Despite generally great critical response to this album and the first Holopaw record, being on Sub Pop, and a Modest Mouse connection, the band has yet to break out of basic indie-rock circles and into the wider public eye and this is a tragedy. I picked up Quit +/- or Fight on a whim, after hearing great things about the record from trusted sources (read: people on the Guided By Voices message board I have become unhealthily obsessed with). It is one of the most immediately beautiful records I've heard in a long time.
Holopaw is fronted by Jeff Hays and John Orth, who helped to create the one-off Isaac Brock project Ugly Casanova. The instrumentation on Quit +/- or Fight is sometimes similar to that celebrated, masterful record, but the overall effect is much different. Holopaw make the most beautiful and precious music in the world, but it is not cutesy or twee whatsoever. Sleepy would be a good word for it, delicate an even better one. Orth's vocals are impeccable - a whispered, semi-falsetto that wraps itself around the ambiguous, allusive lyrics.
The production on this record is mind-boggling. Everything in it's right place, to cop a phrase. Case in point, the second track "3-Shy-Cubs" which beings as a somewhat sparse and seemingly directionless composition with hand claps and electronic noises, but at just the right moment Holopaw pulls out all the stops and the song becomes a full on soft-pop anthem right before your ears. It's an astounding moment, and demonstrates just how sophisticated the writing and playing on this record is.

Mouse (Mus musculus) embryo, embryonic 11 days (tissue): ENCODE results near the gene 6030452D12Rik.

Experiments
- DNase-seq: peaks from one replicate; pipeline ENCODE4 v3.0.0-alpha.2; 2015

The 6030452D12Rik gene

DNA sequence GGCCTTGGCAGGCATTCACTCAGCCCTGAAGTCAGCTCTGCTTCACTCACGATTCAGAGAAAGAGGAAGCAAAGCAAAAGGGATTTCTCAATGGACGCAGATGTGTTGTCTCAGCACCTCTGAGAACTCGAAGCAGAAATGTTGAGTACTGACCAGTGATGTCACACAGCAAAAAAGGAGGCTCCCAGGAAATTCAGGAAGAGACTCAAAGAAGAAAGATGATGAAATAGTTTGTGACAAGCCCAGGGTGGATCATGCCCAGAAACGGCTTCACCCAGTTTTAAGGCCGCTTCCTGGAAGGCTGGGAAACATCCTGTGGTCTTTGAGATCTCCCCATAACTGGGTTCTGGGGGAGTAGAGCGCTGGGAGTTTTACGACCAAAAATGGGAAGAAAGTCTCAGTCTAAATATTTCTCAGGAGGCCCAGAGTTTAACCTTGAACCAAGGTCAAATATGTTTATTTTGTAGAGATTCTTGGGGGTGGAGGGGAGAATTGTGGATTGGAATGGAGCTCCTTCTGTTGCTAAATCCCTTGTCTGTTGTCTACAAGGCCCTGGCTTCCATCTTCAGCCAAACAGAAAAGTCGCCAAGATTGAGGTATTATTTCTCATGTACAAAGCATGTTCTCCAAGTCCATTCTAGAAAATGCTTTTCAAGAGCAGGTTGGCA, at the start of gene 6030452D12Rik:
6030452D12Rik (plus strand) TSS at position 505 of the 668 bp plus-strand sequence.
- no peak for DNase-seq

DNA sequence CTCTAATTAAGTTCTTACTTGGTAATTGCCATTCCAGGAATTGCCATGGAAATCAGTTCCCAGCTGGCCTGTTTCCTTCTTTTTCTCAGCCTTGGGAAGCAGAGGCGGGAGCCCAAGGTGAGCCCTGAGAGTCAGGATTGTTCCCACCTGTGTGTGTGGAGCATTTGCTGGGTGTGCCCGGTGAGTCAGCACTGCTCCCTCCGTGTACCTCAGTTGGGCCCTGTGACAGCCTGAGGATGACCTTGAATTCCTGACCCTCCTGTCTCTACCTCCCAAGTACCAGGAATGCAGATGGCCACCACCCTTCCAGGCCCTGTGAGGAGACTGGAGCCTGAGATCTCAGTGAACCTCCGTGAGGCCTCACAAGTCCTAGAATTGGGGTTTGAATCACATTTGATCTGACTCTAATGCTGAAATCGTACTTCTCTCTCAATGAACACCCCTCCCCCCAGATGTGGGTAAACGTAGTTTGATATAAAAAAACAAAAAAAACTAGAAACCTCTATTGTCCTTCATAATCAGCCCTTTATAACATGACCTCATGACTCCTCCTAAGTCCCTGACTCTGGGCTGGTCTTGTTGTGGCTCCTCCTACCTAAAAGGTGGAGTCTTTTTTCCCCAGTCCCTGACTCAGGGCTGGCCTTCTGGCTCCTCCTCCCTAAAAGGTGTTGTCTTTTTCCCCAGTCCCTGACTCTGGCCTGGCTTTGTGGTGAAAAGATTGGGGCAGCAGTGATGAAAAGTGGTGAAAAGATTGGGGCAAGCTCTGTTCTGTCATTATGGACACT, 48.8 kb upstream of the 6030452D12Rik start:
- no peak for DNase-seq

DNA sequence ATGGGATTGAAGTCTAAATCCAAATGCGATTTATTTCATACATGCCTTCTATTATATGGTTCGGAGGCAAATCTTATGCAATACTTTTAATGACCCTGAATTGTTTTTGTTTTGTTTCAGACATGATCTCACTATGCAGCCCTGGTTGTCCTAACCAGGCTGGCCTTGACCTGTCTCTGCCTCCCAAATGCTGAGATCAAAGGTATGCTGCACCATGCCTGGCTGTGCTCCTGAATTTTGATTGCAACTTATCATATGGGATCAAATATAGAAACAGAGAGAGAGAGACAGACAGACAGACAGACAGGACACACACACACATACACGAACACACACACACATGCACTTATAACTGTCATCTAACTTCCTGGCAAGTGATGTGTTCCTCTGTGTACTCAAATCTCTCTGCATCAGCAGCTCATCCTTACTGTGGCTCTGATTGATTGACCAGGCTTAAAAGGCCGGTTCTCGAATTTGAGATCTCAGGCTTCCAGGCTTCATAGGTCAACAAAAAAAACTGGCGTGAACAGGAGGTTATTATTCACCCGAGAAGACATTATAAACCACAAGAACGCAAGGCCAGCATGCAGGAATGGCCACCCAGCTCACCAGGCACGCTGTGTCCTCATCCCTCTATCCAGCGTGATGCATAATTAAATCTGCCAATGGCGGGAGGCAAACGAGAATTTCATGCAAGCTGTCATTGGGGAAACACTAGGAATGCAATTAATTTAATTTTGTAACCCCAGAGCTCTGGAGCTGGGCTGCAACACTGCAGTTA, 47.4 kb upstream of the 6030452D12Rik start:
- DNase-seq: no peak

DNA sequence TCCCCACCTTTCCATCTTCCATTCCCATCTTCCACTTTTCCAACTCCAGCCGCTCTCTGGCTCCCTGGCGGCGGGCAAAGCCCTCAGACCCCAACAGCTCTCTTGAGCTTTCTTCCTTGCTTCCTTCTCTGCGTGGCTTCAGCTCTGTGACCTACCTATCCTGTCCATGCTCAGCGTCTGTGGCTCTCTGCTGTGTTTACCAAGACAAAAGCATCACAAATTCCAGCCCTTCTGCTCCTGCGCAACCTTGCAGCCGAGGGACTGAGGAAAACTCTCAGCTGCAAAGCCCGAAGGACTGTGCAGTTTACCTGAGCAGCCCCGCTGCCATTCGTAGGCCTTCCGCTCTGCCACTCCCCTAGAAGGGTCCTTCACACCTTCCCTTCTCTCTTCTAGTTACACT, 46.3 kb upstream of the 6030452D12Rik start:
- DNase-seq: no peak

The rest of the record follows suit, and although the album has a definite atmosphere and feel that is somewhat downbeat and ethereal, the sound never bores or becomes too predictable. Holopaw are simply too good at what they do to let that happen. They also keep the average song length at around three minutes, demonstrating they know the value of traditional three-minute pop structure, although this is bent to their unique ends. An exception is the final track "Shiver Me" - which at nearly five minutes, qualifies as a mini-epic. It is one of the most jaw-droppingly gorgeous songs I have heard in a long time, and the mix of perfectly-executed acoustic guitar work, and a vocal performance that is simply beyond belief make it one of the standout tracks of 2005. Quit +/- or Fight is an essential release in a year that saw many lesser indie bands (Wolf Parade, Clap Your Hands Say Yeah, et al.) garner much more hype with only a fraction of the maturity and talent of Holopaw.